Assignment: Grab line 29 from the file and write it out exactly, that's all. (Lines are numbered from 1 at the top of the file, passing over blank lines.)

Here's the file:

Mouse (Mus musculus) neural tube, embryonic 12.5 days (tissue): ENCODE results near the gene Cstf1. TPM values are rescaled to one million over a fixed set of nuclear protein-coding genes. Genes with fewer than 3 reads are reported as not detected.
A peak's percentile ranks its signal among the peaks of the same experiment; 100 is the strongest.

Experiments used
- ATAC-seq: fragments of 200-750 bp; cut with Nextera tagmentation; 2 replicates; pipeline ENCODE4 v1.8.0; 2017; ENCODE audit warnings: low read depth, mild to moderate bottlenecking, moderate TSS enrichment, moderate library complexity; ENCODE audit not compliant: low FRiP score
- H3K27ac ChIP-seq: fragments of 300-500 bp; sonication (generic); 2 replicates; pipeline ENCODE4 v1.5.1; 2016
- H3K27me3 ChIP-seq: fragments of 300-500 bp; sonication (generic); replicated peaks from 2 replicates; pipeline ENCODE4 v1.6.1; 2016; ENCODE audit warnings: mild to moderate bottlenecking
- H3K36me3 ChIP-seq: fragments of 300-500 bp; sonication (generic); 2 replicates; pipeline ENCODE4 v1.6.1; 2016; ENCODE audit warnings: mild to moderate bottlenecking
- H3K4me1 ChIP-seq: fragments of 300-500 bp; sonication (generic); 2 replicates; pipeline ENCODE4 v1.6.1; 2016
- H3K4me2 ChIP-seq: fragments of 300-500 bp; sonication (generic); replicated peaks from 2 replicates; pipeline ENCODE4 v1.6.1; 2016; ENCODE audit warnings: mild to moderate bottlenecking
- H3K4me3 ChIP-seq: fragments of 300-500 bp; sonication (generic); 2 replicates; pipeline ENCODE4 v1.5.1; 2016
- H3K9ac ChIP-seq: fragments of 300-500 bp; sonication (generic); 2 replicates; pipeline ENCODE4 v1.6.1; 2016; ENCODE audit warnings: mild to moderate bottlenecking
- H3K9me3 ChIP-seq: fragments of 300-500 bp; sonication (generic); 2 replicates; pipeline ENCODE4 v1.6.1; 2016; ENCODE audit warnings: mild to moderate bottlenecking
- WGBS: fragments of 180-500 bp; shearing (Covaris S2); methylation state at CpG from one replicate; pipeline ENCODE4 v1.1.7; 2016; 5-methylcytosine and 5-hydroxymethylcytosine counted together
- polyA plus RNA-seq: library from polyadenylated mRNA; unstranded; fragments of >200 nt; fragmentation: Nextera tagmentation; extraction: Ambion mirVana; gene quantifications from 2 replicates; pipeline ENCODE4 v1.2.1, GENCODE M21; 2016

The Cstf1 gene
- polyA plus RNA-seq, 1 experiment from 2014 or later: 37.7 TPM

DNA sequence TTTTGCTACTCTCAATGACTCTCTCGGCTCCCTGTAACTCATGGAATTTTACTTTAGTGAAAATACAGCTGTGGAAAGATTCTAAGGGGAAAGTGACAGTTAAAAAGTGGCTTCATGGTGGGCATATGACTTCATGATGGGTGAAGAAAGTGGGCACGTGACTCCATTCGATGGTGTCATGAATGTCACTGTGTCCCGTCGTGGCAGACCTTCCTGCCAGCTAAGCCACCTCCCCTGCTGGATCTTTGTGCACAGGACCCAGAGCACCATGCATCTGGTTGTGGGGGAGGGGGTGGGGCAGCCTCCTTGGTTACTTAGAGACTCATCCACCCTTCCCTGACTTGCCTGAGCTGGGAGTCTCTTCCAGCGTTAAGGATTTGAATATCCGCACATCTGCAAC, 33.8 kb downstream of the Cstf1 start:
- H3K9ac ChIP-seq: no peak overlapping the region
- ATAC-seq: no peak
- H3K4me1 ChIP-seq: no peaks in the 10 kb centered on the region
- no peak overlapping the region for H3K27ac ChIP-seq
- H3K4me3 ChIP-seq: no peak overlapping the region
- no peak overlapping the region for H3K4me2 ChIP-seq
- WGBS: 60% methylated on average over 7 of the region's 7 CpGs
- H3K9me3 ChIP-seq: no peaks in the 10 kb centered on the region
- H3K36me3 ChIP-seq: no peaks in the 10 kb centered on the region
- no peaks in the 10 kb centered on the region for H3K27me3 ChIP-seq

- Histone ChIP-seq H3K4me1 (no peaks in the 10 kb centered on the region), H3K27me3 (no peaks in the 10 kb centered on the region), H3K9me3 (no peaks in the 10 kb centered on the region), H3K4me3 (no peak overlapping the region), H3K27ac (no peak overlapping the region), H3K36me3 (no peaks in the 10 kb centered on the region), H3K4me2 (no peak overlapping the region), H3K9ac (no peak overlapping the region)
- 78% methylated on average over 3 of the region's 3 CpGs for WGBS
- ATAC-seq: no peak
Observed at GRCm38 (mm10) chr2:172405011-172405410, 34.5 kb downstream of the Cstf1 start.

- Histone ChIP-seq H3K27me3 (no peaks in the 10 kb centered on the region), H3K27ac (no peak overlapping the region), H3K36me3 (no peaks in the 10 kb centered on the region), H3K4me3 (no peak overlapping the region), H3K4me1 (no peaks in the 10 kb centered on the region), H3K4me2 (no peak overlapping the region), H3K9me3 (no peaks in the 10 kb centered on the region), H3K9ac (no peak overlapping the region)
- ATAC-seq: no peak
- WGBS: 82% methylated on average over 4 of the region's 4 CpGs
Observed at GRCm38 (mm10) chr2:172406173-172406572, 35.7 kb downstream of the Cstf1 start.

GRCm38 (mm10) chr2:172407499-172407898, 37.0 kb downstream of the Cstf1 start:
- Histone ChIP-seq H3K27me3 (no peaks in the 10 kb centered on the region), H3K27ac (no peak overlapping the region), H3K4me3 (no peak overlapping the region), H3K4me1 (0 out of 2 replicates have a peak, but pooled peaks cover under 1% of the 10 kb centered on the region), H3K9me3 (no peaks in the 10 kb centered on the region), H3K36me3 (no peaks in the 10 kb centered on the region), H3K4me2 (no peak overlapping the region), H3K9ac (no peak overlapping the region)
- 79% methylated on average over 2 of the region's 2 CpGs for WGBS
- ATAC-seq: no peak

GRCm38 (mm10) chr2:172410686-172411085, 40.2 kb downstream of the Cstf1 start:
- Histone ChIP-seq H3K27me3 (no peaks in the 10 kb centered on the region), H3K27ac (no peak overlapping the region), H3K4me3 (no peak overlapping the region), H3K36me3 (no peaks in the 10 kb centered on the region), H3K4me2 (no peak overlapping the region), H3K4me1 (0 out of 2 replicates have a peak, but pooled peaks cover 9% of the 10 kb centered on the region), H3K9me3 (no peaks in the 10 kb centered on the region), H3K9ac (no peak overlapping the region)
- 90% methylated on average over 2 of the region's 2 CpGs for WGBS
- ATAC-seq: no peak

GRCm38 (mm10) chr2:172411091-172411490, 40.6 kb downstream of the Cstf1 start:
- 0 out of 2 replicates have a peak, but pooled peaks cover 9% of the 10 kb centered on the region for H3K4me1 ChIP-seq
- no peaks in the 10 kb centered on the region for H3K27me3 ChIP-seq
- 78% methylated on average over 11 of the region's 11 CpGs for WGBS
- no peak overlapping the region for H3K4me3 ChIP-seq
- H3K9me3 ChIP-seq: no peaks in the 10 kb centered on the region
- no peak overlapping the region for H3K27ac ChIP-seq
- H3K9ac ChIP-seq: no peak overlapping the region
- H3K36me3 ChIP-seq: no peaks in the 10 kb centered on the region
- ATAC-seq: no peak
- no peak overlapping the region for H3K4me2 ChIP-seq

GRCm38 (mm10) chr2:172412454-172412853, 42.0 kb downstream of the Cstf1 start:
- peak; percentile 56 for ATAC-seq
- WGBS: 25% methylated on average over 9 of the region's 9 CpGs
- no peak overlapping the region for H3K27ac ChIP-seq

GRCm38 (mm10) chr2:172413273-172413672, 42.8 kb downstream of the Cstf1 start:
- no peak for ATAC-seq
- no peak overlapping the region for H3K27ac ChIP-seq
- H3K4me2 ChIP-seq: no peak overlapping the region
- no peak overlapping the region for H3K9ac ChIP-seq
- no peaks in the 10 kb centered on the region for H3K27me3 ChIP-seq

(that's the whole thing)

- 78% methylated on average over 3 of the region's 3 CpGs for WGBS